By Walery Kalishev
The article "Your Opinion" (№ ?) referred to the usage of a preparation "Gibbersib" and fertilizers. I was surprised not only by mass blooming of Gymnocalcium but also by appearance of monstrousness of one of the Cereus.
First it was a normal Hylocereus or as we call them "trihedron" which served as a stock for the lost Dutch Gymnocalcium. I left it for cuttings. In 3 or 4 months I got first cuttings, not with 3 but with 4 ribs like of Cereus. Later it turned out that this Cereus can not make a good stock as it is very weak and the plants grafted on it die. I can't say now what saved Cereus from being thrown out but several of them remained and grew among other cacti destined for cuttings. They reminded of themselves in a rather weird way. One day I was amazed at seeing among "trihedrons" a cactus with lots of lateral shoots which looked like a monstrous Cereus (photo 1 - 2). After examining it I realized that it was one of those Cereus that survived. The rest of Cereus turned to be monstrous too.
What was the reason of turning them into monstrous form?
Here is Igor M. Skoulkin's answer.
He does not believe that any cactophiles or botanists will answer this question. We do not know what exactly leads to sharp changes in the appearance of a particular plant, what genes switch on and off and may be new somatic mutations take place in a particular areola.
We can conjecture for a long time. But we should pay attention at several facts.
1. Several years ago Igor Skoulkin wrote in "Cacti and not only" about a case caused by abnormal conditions of keeping Epiphyllum (dryness, darkness and so on) which developed 4- and 5-ribbed shoots. Though you should remember that Epiphyllum is a bigener of 4 different genera of cacti including Hylocereus, Aporocactus and others. All of his predecessors are 4-ribbed. The author explained the fact by a sudden "switching" of genetic programs, more precisely by "switching off" one of the genes (of one parent) and "switching on" others (of another multi-ribbed parent).
2. There is a phenomenon known in plant selection since I.V.Michurin. It is control over dominance of genes of young hybrid plants got as a result of a distant hybridization of different genera and species. Michurin placed such hybrids into conditions that favored the appearance of the genes of a particular parent. In fact the controlled dominance of genes and made one parent's genes dominate over others.
3. Michurin also noticed that the heredity of hybrid plants is impaired. When the proportion of genes in genotype of a species settled during millions of years meets the genes of a different species it does not know how to behave. They can not decide which of them, when and in what conditions will dominate.
By Yuriy Zhourov, Vladivostok
In summer 1994 I spent my vacations in St.Petersburg and dropped to Pavel P. Melnikov. I was given as a gift a number of plants. Among them there was a graft - Pelecyphora pseudopectinata f. cristata looking like a 4-cm horseshoe grafted onto a small Hylocereus. As I remember, in those times Pavel P. Melnikov was keen on mass sowing. He grew more than 100 seedlings and got 4 or 5 crested forms. All the crests were shaped differently. I just received one of those seedlings. I planted the cactus and watched the crest developing for several months. The graft remained in the same condition for about 2 years. The lower parts of the crest set against the upper part of the stock and could overgrow it with time. To my pleasure the next spring new crest started growing on the exterior part of the crest. As though the grafter felt that there is no space to grow to the sides, only to form "the second floor". The photo shows the graft that I brought in 1994, it was made in January 2001 (Photo 3). Now the plant looks different but it still develops new young crests.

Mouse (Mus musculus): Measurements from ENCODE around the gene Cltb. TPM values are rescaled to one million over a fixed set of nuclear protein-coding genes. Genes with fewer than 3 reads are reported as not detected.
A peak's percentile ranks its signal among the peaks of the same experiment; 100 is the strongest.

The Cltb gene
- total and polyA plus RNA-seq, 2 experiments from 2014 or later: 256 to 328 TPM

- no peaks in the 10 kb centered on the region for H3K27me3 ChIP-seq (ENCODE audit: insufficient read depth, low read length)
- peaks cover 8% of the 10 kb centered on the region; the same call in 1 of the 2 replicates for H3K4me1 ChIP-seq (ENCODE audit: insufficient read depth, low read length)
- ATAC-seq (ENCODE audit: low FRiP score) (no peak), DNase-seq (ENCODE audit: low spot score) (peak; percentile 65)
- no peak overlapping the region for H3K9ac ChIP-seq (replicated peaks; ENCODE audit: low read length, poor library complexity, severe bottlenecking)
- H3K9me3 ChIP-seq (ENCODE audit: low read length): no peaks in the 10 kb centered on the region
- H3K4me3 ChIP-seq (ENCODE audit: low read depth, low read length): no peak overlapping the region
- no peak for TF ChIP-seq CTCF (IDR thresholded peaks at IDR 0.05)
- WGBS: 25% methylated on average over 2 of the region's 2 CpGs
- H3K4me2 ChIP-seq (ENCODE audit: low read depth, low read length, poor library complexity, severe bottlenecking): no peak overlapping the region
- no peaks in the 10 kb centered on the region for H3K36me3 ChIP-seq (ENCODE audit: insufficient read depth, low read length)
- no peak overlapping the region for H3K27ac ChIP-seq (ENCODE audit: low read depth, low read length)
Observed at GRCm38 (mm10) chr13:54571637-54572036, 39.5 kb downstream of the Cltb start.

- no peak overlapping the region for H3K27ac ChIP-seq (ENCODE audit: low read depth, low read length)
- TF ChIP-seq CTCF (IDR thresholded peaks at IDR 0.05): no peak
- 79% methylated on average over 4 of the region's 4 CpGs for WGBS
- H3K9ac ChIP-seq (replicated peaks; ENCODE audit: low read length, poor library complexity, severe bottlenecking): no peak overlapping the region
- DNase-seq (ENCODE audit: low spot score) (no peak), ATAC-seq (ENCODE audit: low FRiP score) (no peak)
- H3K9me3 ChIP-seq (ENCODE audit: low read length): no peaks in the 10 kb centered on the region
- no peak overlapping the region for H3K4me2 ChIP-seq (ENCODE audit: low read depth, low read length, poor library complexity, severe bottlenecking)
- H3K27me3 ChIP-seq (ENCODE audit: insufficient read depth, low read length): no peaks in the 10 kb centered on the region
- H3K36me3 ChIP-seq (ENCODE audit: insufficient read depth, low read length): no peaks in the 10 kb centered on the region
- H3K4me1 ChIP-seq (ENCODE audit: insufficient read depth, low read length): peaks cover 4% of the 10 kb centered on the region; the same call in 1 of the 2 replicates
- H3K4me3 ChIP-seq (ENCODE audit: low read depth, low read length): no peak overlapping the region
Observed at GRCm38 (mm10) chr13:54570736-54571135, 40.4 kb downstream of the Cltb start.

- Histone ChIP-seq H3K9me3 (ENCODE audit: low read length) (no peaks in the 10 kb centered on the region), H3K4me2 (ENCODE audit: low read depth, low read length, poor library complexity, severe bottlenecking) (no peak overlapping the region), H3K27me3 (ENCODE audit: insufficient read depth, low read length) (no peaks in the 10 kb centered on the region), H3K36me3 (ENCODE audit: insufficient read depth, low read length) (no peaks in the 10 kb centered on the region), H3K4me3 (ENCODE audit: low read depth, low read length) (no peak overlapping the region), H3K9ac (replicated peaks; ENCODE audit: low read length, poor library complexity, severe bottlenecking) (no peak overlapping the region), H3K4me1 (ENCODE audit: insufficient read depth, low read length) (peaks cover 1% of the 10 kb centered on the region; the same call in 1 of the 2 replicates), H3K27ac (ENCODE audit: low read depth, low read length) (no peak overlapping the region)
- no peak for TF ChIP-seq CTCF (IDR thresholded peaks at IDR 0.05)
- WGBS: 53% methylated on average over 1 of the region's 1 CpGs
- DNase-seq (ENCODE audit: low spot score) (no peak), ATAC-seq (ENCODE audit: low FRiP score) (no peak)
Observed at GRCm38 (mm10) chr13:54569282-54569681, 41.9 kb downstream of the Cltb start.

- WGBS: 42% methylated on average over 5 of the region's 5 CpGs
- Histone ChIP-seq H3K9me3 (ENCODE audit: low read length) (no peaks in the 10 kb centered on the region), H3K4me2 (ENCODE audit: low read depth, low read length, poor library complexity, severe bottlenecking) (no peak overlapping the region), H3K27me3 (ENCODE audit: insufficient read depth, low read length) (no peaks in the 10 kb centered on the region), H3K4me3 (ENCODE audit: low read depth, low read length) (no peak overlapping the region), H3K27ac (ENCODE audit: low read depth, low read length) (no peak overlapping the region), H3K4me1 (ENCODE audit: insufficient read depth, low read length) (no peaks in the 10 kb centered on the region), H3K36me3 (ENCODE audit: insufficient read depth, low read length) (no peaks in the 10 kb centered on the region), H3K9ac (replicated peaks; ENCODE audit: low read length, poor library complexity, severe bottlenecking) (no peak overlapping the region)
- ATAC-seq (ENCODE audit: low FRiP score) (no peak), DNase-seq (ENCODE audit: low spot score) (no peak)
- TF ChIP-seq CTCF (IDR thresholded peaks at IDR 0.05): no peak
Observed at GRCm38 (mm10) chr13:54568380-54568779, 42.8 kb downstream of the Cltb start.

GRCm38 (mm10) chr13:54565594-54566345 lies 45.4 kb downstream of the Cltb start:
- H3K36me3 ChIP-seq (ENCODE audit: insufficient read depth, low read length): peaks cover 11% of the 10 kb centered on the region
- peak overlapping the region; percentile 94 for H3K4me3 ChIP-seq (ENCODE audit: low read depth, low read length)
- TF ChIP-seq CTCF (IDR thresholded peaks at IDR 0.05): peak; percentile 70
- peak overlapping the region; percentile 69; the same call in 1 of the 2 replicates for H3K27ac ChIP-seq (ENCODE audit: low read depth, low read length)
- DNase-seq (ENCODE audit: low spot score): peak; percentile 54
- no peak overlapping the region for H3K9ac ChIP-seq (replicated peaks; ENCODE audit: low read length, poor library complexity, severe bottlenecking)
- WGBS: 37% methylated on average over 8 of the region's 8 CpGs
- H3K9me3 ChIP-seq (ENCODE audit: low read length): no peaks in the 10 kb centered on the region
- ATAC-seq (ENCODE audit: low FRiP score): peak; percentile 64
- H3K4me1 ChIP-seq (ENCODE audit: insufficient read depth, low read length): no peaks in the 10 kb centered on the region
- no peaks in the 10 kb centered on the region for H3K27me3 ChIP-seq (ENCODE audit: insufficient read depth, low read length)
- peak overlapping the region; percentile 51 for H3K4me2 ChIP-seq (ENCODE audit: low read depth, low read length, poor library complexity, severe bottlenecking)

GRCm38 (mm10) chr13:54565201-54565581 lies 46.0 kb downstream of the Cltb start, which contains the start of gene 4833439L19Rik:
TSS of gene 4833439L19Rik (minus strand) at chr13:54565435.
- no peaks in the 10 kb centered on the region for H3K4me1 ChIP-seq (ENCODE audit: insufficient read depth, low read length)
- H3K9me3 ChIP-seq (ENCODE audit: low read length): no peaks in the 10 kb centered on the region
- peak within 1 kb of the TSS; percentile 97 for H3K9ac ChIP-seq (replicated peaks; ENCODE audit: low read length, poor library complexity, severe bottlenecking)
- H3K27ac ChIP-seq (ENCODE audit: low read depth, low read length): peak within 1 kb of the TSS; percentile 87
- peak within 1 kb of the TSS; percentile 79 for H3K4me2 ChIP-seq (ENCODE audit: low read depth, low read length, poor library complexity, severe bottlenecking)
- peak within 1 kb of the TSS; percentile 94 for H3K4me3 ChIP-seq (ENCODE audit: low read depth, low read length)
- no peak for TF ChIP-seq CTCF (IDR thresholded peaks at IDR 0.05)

After "the second floor" appeared on the crest of the grafter it was not difficult to make new grafts. When I removed a part of the exterior crest it almost did not spoil the general view of the plant.
Below you can see the photo of a new graft made in December 2000. The stock is Selenicereus (Photo 4).
The grafter turned to be rather stable. I made lots of grafts on different types of stocks. I had practically no problems.
The only drawback is predisposition to red spider's (brevipalpus odovatus) attacks. But it also refers to normal plants. It leaves ugly red spots that spoil the plant almost forever.
Blooming of Crests
Crests bloom rarely. The first report about the blooming of crest (Chamaecereus silvestrii) was published in 1966. Later similar reports were published quite often. The authors said that crests could have both normal and fasciated flowers. One of the versions why crests bloom rarely is as follows. The physiological age of the crest may not depend on its actual age and be determined by the stage when it appeared. It's quite possible that the crest that appeared on a juvenile plant will never be able to bloom. Most of crests in collections appear on seedlings or young plants.
There are different opinions of their rare blooming. I think that to purely biological reasons we should add the factor of vegetative propagation. It is commonly known that a cactus propagated by cuttings is reluctant to bloom. But this is the way crests are propagated! There is an indirect proof of it. My native Mammillaria carmenae f. cristata never bloomed, but foreign Parodia, Turbinicarpus and Pelecyphora bloom without any problem.
Here is Walery Serovayskiy's opinion: If the crest appears on a seedling that has already bloomed it will bloom (it is already grownup). If the seedling is crested since its "childhood" the crest will not bloom. If the crest gave a type head it will bloom.
Translation Irina Koudina (Okounkova , Mosсow, Russia, e-mail: firstname.lastname@example.org